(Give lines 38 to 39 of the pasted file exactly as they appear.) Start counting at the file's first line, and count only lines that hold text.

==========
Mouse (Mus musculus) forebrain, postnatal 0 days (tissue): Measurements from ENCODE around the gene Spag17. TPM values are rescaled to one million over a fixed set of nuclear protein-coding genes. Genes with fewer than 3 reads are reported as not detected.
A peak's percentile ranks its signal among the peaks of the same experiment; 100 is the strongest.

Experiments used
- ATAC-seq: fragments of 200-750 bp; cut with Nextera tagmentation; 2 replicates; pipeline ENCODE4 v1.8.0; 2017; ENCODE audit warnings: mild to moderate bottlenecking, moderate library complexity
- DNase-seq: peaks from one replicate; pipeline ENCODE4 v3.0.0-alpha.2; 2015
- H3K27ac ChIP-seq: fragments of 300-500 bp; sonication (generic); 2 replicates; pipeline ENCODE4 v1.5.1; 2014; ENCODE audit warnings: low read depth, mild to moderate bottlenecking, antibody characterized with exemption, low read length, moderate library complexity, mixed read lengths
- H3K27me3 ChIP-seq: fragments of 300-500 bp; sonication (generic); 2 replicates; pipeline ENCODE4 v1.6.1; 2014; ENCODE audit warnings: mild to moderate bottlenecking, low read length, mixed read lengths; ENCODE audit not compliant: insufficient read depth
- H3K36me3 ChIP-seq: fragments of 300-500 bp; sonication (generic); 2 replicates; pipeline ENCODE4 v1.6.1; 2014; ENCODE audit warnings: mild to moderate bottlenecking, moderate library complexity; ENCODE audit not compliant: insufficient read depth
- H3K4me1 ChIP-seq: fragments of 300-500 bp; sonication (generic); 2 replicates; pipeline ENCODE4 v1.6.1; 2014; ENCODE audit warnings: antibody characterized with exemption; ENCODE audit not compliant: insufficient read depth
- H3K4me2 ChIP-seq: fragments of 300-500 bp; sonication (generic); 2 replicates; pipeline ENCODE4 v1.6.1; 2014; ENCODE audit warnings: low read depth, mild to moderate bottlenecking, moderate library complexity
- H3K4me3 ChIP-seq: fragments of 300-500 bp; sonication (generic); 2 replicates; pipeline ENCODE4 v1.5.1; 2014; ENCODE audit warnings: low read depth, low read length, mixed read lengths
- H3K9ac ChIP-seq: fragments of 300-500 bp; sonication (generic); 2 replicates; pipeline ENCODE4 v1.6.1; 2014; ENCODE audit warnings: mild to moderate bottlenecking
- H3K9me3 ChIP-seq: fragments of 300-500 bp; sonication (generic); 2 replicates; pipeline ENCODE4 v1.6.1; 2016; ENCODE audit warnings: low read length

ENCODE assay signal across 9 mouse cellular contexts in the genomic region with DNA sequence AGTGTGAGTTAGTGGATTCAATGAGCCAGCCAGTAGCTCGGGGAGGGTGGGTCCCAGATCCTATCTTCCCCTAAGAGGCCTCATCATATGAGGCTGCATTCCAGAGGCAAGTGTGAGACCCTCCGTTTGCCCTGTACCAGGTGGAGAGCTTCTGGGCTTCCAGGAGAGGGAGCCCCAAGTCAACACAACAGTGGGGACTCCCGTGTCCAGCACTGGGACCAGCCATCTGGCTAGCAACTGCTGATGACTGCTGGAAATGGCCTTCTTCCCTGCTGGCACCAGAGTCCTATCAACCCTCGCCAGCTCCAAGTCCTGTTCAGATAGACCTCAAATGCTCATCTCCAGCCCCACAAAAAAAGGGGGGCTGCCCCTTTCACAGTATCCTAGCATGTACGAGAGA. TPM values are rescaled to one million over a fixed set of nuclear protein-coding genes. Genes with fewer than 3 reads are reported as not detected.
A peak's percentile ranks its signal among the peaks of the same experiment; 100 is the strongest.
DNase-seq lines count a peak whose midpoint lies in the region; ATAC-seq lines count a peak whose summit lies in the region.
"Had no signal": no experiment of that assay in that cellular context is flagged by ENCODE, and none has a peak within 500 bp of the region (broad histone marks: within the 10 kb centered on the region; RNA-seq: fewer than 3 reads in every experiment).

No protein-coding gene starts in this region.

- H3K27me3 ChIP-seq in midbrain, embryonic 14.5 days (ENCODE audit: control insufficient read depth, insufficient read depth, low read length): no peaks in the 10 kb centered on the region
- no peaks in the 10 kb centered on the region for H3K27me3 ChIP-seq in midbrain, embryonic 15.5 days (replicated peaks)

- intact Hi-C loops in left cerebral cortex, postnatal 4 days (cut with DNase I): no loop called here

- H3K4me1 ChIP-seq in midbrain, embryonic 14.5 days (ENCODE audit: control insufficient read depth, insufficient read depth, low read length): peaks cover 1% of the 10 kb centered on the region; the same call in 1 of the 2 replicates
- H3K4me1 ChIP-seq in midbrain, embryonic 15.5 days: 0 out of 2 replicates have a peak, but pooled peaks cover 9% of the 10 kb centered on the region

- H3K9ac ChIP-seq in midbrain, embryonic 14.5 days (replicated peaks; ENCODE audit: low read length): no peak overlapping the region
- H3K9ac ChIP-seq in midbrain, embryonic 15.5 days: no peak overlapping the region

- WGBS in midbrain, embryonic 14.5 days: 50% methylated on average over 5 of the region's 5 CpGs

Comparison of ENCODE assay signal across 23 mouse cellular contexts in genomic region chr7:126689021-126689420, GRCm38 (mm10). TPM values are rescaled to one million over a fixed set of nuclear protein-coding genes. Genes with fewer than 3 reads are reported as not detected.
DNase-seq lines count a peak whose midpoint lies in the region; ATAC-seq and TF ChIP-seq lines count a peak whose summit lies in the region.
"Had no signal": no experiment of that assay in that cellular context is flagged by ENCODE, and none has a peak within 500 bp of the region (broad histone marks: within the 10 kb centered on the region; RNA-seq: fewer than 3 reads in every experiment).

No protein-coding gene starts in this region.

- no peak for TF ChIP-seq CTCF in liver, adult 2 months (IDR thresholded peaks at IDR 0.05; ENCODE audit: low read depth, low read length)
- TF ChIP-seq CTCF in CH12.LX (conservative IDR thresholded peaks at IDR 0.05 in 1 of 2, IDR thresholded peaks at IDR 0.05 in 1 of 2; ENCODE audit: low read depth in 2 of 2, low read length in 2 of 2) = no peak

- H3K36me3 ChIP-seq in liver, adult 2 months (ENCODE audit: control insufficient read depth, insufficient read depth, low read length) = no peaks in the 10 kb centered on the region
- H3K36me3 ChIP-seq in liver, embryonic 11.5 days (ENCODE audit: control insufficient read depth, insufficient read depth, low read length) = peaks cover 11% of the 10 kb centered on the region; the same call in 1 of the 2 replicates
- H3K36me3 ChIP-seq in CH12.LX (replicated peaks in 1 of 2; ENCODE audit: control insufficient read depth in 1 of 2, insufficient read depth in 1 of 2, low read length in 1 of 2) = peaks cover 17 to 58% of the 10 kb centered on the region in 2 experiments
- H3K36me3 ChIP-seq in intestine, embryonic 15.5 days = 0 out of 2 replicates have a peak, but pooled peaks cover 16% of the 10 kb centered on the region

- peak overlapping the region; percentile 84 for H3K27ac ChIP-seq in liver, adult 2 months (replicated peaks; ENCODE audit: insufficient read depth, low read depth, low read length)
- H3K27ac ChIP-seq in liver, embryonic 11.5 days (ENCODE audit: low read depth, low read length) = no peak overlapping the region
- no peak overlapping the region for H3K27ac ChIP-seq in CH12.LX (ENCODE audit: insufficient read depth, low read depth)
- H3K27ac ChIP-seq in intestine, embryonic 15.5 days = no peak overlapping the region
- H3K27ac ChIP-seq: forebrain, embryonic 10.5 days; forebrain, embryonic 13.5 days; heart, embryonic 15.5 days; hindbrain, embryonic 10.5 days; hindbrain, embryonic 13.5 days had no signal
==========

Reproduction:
- H3K27ac ChIP-seq in liver, embryonic 11.5 days (ENCODE audit: low read depth, low read length) = no peak overlapping the region
- no peak overlapping the region for H3K27ac ChIP-seq in CH12.LX (ENCODE audit: insufficient read depth, low read depth)